By Geoff LaMear, Fall 2020 Marcellus Policy Fellow
The United States faces the threat of rocket and IED attacks by Iran-backed militias in Iraq. Rather than double down on failed deterrence strategies, the United States should withdraw all military forces from Iraq. With fewer potential targets, there are fewer chances for attacks targeting American personnel. Current U.S. strategy has proven counterproductive at protecting American lives and has increased the belligerence of Iran’s proxy network, with attacks continuing long after the killing of Iranian General Qassem Soleimani. The risk of war is not worth the limited U.S. interests in Iraq.
In responding to proxy attacks, confronting Iran with either military strikes or sanctions is likely to increase malign behavior without furthering U.S. interests. It also misunderstands the extent of Iran’s control over its proxies and increases the potential for a regional war. Likewise, confronting proxies with military force and sanctions have not proven effective in deterring further attacks. Instead, the United States should publicly announce a timetable for a full military withdrawal from Iraq and follow through on this plan.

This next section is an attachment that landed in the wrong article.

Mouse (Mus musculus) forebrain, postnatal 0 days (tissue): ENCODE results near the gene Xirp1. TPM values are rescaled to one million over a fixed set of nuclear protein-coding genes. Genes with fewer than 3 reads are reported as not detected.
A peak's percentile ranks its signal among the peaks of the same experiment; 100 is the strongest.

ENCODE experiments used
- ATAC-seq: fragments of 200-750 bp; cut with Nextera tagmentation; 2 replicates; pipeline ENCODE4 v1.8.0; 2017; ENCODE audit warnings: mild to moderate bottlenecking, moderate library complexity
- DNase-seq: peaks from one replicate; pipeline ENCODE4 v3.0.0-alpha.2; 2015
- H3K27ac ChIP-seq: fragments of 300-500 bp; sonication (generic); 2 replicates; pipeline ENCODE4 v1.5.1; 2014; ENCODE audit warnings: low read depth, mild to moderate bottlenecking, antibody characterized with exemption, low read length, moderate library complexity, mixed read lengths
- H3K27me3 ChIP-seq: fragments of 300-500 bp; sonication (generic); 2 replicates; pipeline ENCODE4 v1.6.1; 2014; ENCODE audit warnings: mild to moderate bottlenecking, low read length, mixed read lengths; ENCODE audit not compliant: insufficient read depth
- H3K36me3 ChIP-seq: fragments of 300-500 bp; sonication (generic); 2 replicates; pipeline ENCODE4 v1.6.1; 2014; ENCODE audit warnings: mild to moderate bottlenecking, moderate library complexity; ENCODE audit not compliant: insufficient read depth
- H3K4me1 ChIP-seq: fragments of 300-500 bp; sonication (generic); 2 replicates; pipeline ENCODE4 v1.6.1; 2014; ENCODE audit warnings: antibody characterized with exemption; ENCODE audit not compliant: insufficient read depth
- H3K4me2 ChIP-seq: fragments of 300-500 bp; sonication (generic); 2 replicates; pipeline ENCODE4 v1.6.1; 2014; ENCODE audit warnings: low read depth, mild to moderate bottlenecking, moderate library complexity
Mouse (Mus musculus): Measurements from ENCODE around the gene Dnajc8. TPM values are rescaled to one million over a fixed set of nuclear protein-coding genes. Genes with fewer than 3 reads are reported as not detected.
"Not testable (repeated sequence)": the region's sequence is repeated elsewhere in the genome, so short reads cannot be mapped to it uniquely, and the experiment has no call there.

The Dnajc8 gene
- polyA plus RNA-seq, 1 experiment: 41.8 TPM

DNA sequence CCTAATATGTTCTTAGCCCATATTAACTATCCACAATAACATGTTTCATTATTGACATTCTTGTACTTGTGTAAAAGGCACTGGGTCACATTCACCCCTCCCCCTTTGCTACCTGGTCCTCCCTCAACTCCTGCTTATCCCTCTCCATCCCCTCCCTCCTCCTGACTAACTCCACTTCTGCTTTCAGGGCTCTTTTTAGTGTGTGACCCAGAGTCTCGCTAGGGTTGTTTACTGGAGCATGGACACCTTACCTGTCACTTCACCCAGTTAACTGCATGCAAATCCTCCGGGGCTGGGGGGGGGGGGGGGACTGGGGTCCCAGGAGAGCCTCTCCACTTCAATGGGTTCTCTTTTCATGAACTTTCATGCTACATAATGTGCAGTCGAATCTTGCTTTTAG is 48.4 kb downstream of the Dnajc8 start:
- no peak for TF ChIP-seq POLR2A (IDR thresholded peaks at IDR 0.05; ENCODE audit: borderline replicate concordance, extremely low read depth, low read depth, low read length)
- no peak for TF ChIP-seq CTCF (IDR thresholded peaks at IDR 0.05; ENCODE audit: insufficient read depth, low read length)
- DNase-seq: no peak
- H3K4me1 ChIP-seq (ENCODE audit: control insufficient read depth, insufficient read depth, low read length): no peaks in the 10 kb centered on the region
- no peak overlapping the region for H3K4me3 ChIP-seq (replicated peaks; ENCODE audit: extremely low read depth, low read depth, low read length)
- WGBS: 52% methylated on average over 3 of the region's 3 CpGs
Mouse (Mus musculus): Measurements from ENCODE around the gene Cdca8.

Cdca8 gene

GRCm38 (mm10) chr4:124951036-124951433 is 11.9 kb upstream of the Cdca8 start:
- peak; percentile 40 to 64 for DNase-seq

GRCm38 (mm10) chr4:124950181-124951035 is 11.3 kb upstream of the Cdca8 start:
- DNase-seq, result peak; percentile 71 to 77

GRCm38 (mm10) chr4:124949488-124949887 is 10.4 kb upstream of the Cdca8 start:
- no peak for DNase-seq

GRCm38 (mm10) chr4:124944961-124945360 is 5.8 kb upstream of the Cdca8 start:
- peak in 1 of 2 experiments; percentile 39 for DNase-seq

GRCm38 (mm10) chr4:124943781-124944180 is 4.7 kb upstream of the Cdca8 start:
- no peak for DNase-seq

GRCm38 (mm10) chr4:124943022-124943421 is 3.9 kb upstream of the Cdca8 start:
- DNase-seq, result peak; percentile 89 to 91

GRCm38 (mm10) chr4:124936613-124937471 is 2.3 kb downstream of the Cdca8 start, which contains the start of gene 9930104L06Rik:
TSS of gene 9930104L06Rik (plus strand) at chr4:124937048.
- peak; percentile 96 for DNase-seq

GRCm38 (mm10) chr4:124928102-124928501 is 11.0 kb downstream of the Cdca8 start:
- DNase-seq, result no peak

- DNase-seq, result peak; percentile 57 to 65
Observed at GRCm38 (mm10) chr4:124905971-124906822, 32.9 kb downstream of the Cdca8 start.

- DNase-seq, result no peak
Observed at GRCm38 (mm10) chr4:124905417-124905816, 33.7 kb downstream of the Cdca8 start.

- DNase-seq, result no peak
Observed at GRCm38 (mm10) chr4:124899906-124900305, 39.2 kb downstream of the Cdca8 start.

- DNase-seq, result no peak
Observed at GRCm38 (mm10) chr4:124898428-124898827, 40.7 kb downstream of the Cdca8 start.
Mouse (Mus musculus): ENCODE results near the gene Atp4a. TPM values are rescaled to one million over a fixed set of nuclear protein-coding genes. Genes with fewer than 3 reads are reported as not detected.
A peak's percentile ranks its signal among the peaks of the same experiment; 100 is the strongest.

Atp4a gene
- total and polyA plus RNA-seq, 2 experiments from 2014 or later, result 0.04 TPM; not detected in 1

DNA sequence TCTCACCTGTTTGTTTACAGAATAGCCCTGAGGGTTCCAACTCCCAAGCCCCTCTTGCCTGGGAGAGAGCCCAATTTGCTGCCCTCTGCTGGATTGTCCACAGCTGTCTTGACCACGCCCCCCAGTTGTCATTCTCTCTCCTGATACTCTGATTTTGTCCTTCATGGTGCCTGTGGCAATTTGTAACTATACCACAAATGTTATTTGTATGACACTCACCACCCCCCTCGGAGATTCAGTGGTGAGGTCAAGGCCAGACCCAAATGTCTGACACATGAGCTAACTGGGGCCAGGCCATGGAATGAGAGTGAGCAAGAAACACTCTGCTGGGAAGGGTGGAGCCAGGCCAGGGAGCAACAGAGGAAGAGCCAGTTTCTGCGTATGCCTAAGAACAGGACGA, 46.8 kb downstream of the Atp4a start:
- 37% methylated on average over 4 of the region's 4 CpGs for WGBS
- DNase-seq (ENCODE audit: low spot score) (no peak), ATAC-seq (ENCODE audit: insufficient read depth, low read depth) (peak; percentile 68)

In the transition period until withdrawal, the United States should define clear redlines which Iran’s proxies are not to cross. The United States should explicitly state that the killing of U.S. personnel will result in military retaliation. Likewise, the United States should explicitly state that attacks on the U.S. embassy will result in significant retaliation. In the short term, the United States should leverage the current pro-American government of Prime Minister Mustafa al-Kadhimi to crack down on any attacks by Iranian proxies until the withdrawal is complete. During this period, the United States should also engage Iran diplomatically to incentivize restraint by its proxy network. Future U.S. policy towards Iraq should emphasize diplomacy and economic engagement.